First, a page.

Generating the minimum number of operations to transform one tree into another have a complexity in the order of O(n^3) where n is the number of nodes in the tree. React relies on two assumptions to solve this problem in a linear time - O(n)
Two components of the same class will generate similar trees and tw components of different classes will generate different trees.
It is possible to provide a unique key for elements that is stable across different renders.
In order to decide if two nodes are different, React differentiates 3 cases
<div>...</div>
is different from <span>...</span>
<div key="1">...</div>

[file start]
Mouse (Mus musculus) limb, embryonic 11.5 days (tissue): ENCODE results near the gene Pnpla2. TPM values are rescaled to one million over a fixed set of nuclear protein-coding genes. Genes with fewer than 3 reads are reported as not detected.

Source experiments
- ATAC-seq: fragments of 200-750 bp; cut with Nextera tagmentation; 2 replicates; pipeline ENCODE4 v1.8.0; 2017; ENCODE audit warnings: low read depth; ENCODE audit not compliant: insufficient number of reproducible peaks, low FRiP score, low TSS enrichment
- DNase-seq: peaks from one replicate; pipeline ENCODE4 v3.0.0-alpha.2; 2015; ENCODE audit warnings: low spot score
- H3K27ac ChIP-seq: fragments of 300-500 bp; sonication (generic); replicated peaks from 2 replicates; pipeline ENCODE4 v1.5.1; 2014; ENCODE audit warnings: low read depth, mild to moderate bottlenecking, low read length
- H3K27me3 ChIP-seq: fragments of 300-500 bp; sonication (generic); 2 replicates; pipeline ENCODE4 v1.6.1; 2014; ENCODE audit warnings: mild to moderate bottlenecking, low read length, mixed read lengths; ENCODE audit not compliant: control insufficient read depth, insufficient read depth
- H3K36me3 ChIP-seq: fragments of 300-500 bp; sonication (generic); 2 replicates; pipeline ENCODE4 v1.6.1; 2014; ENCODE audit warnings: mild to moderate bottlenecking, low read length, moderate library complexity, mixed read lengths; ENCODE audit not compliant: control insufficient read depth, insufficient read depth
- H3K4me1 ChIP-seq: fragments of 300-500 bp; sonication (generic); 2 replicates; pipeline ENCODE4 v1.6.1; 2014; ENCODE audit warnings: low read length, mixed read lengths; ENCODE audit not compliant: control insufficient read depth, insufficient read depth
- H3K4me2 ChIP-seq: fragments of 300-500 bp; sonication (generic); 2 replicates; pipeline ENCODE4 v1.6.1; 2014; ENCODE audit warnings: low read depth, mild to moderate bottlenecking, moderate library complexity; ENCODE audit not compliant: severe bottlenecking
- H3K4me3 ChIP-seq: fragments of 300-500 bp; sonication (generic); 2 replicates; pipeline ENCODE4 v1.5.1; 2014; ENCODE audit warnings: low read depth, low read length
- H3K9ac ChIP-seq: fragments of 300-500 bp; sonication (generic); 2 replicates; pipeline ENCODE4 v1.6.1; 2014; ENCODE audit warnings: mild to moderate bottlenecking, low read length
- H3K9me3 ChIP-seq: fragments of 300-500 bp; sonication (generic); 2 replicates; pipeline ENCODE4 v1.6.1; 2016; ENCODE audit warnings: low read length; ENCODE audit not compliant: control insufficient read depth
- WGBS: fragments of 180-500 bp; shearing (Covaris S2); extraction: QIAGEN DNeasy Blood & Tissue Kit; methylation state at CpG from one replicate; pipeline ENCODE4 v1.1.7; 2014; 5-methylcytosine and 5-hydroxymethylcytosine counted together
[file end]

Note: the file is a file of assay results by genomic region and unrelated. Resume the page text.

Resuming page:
is different from <div key="2">...</div>
Moreover, what follows is crucial and extremely important to understand if you want to optimise performance
If they [two nodes] are not of the same type, React is not going to even try at matching what they render. It is just going to remove the first one from the DOM and insert the second one.
Here's why
It is very unlikely that a element is going to generate a DOM that is going to look like what a would generate. Instead of spending time trying to match those two structures, React just re-builds the tree from scratch.